A University of Otago dietitian who helped develop a new
health star food rating system is defending the scheme from
criticism, and says it is not designed to resolve the ''fat
The Government has announced a new voluntary healthy food
star rating system to rank products from 0.5 to five.
Health star labels are expected to be on products in six to
12 months. Labels will show saturated fat, sugars, salt,
energy, and sometimes nutrients, such as calcium.
Associate Prof Winsome Parnell, who was a member of the
Government advisory group on the scheme, defended it
yesterday from claims a traffic light system would have been
She said the diet debate has become ''polarising'', with too
much emphasis at present on the sugar versus fat debate.
Otago University marketing department researcher Dr Ninya
Maubach, of Wellington, led a study comparing nutrition
labelling systems on fruit mueslis, and found the traffic
light system was best at helping people choose the healthiest
''If we want to use labels to reduce obesity, we need a label
that promotes quick identification of unhealthy products,''
Dr Maubach said.
Otago University public health and nutrition senior lecturer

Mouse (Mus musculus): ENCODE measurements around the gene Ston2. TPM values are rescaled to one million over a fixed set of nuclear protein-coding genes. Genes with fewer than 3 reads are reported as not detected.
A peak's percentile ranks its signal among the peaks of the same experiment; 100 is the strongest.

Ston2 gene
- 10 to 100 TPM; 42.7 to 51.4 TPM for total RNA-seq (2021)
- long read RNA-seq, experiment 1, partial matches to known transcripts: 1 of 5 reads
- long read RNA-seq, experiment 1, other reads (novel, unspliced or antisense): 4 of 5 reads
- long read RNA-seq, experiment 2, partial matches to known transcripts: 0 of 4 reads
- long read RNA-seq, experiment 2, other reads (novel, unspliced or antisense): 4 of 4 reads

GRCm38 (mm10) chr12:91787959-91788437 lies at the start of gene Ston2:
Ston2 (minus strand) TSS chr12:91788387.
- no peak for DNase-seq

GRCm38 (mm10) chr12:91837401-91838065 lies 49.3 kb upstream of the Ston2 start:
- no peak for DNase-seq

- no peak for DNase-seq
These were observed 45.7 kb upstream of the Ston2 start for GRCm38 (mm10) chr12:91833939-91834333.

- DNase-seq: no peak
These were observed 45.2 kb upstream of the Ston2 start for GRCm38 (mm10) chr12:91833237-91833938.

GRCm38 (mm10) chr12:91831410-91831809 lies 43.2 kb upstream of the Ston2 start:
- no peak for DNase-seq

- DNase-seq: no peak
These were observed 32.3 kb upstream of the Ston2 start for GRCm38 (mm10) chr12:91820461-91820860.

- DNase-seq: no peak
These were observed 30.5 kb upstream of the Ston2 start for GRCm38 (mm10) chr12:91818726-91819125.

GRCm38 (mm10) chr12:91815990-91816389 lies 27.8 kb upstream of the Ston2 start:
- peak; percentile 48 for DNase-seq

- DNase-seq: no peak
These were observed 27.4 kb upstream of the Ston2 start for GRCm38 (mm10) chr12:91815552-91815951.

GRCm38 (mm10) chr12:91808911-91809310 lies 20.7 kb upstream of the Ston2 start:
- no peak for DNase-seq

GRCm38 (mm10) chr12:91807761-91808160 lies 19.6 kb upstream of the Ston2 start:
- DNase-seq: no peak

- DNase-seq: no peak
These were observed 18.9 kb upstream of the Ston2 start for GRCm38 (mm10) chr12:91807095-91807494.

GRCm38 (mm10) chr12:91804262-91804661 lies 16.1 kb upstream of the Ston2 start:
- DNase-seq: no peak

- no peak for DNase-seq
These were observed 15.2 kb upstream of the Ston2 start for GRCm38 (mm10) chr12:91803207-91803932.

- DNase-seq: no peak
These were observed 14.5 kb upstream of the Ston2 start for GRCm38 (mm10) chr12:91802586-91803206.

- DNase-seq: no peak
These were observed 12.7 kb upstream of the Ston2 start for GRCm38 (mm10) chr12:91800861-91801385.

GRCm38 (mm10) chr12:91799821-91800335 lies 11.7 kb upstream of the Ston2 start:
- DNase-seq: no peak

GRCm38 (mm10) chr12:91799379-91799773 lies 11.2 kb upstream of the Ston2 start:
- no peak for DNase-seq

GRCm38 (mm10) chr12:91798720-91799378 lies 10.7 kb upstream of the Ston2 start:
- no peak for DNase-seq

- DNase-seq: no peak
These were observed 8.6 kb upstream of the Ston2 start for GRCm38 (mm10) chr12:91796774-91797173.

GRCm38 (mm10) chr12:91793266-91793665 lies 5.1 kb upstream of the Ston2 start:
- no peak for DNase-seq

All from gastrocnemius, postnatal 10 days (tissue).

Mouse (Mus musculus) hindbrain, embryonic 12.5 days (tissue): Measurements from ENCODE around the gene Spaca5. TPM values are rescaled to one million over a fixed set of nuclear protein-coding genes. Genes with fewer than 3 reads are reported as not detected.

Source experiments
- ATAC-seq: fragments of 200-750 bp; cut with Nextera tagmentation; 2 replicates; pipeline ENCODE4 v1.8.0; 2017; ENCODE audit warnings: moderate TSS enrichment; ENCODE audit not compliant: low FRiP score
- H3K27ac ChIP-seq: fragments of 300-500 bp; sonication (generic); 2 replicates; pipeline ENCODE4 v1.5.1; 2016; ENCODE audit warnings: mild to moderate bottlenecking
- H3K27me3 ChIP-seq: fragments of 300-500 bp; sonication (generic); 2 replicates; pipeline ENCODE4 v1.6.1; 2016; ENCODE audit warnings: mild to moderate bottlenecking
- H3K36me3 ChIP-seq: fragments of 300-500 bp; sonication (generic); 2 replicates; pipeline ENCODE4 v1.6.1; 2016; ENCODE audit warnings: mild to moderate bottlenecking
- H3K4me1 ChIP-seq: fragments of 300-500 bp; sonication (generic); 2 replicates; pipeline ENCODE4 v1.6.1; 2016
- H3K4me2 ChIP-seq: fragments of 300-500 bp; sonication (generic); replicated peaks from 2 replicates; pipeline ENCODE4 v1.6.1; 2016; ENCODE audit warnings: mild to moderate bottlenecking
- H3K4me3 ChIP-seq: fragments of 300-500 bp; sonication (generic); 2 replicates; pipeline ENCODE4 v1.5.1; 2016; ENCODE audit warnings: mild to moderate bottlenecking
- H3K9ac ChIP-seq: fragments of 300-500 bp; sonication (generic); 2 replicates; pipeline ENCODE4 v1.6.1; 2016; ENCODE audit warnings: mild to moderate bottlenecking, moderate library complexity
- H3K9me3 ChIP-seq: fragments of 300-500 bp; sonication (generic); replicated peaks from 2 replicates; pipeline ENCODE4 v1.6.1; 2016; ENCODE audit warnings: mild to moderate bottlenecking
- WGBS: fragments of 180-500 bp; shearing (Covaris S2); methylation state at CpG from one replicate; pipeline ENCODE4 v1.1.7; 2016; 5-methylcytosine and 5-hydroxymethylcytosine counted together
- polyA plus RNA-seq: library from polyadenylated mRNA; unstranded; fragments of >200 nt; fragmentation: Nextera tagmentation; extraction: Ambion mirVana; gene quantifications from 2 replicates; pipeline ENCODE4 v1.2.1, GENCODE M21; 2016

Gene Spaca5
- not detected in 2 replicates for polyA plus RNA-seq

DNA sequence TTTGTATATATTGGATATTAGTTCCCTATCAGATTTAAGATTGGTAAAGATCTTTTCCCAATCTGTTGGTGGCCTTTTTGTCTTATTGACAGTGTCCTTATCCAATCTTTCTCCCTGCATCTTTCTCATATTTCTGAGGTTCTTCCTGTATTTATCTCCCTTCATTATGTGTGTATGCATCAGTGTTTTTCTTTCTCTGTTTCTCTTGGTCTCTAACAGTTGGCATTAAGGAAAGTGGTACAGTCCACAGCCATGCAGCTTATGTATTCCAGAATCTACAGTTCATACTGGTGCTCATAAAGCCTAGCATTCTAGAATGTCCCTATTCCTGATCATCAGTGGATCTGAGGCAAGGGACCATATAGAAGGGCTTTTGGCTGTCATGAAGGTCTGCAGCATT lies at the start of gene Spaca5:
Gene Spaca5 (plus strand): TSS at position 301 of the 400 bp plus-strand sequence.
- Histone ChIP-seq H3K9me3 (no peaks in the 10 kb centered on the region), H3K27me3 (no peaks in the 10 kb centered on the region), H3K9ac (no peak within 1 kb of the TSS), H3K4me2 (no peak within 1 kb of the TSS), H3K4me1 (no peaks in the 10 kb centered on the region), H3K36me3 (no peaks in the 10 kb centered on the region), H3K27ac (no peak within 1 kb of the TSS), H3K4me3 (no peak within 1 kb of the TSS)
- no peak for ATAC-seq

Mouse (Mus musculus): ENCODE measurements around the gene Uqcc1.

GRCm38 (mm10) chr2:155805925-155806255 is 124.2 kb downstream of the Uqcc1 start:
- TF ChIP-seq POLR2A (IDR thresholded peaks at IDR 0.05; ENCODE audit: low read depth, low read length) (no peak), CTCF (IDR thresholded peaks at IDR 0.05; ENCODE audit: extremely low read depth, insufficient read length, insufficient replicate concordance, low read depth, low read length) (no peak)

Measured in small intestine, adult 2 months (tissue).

Rachael McLean said colour-coded multiple traffic light
labels had been shown in several studies to be most
''While it has been shown that under experimental conditions
consumers are able to use the health star rating system to
identify healthier food products, it is not clear how the
system will operate in real world settings.''
Prof Parnell said the advisory group, which had Australian
representatives, settled on the star rating system quite
early in its deliberations.
The system will be used in both countries.
The system was less blunt than a traffic light system, as it
allowed customers to assess a food's fat, sugar, energy, and
''I'm not going to discuss the fat sugar debacle, I'm going
to tell you this: for some individuals fat in the diet is
very important, for some individuals sugar in the diet is
''Maybe the people who've said it's sugar that makes you fat,
[or] it's fat that makes you fat, are both wrong, because the
causes of obesity are very, very complex.
''If you decide that you listen to the loudest voice and
sugar is going to kill you, the data and information is there
- you can decide.''
Prof Parnell said no particular food should be labelled the
''baddie'', and people needed to see the bigger picture,
including the role of exercise.
''The thing that upsets me most is people looking for the one
stop shop ... the obesity epidemic is not like that, and
you've talked about food, you haven't talked one bit about
how much we sit in front of a computer.''
The nutrition debate had become too ''polarising'', and
alienated the general public, she believed.
''It's got to the point where nothing is healthy and we can't
Asked to further discuss the debate about the relative harm
of sugar and fat, she declined, saying ''that debate is no
No one labelling system could answer all the questions about
a food's health profile, and it was just one tool in the
fight against obesity, Prof Parnell said.